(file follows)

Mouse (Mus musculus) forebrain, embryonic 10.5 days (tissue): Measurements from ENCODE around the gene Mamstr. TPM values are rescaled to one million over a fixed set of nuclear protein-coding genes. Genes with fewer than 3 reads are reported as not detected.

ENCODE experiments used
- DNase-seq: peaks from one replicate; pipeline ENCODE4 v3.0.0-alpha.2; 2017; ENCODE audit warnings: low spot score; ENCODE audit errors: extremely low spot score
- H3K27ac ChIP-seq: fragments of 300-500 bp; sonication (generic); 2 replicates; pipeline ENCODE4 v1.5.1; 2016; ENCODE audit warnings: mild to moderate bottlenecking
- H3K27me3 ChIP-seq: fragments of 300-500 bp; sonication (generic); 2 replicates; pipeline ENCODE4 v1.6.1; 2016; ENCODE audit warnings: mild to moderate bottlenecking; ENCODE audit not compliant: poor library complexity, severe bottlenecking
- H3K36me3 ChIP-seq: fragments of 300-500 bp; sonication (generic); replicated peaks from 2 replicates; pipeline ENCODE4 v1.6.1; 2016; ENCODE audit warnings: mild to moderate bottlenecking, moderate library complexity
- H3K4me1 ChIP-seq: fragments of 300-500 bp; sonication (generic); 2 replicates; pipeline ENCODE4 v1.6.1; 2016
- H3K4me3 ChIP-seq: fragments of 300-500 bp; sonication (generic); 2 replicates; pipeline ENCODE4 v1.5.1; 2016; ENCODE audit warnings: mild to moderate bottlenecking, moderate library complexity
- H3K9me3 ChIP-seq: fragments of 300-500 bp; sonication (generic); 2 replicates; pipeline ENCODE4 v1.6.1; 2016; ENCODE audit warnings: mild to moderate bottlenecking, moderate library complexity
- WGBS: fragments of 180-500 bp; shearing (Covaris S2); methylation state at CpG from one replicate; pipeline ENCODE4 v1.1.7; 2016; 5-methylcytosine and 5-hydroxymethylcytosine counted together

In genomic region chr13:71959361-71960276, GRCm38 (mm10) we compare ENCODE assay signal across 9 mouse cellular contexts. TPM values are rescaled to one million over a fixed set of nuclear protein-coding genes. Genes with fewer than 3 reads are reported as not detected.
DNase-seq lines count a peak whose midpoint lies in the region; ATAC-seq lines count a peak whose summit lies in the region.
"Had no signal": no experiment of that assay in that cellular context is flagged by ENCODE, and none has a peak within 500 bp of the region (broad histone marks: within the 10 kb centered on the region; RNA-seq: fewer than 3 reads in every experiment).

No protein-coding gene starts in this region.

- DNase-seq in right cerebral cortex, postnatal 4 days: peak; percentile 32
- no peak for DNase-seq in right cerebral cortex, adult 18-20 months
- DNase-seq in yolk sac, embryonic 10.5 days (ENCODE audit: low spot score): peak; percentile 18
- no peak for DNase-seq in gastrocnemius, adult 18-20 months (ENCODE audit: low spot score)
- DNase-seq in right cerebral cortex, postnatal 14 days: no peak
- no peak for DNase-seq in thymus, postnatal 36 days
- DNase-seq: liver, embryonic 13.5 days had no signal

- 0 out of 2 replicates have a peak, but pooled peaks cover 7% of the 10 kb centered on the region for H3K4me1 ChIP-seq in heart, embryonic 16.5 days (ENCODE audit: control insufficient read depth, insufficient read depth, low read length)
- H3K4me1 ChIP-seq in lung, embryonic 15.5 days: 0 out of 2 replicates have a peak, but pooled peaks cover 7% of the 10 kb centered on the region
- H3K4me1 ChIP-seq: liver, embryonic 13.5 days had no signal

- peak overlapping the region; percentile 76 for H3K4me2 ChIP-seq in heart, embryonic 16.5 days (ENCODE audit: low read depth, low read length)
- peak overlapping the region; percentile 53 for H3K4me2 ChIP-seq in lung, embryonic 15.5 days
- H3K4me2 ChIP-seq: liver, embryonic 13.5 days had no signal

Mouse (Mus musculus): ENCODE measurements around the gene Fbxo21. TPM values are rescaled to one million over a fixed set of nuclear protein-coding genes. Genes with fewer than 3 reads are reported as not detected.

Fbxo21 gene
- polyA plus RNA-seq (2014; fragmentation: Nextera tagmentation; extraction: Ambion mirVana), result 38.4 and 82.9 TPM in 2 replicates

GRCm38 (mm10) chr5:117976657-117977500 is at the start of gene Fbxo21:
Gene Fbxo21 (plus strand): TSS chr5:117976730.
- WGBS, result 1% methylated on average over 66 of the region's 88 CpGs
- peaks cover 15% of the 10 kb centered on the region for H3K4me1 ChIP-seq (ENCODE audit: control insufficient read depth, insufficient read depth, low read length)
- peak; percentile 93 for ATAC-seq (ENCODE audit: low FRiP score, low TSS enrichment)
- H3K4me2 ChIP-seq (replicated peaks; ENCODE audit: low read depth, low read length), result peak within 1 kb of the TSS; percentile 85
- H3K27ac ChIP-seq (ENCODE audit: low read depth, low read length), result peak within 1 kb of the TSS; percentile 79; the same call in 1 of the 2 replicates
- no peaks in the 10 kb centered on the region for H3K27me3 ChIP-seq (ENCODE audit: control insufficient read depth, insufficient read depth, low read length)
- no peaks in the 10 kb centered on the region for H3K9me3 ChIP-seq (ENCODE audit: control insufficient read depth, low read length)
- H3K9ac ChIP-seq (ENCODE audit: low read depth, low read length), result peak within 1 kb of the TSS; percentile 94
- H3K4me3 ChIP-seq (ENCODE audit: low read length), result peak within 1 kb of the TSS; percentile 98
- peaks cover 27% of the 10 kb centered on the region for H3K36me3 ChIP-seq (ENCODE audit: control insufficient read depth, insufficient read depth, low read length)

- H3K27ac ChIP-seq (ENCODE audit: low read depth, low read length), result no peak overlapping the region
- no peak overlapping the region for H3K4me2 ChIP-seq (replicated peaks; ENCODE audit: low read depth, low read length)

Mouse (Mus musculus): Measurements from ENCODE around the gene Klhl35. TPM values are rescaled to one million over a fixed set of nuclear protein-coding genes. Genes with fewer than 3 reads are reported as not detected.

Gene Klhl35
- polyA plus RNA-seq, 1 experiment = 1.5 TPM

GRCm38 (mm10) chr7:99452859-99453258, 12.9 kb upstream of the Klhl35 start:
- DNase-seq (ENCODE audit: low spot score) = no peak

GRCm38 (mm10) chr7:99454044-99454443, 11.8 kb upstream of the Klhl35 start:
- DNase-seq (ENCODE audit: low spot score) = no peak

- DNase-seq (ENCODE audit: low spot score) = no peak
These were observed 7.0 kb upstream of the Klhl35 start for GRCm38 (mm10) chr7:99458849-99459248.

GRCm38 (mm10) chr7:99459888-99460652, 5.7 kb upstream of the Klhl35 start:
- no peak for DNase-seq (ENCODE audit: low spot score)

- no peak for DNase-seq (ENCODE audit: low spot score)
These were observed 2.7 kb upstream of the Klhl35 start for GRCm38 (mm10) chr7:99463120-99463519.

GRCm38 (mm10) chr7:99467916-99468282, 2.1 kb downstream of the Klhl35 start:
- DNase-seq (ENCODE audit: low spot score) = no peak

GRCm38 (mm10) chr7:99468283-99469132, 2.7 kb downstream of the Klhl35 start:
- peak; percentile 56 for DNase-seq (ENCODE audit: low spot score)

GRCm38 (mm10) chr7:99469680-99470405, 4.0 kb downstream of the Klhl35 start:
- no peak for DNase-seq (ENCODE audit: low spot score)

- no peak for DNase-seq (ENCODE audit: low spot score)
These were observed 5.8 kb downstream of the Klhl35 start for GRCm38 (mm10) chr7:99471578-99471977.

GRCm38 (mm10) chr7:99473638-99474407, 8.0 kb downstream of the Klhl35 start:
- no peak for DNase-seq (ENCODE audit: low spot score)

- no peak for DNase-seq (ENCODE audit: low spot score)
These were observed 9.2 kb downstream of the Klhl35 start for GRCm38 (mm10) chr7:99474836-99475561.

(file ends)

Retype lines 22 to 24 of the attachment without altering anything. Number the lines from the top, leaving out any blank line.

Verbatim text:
- 0 out of 2 replicates have a peak, but pooled peaks cover 7% of the 10 kb centered on the region for H3K4me1 ChIP-seq in heart, embryonic 16.5 days (ENCODE audit: control insufficient read depth, insufficient read depth, low read length)
- H3K4me1 ChIP-seq in lung, embryonic 15.5 days: 0 out of 2 replicates have a peak, but pooled peaks cover 7% of the 10 kb centered on the region
- H3K4me1 ChIP-seq: liver, embryonic 13.5 days had no signal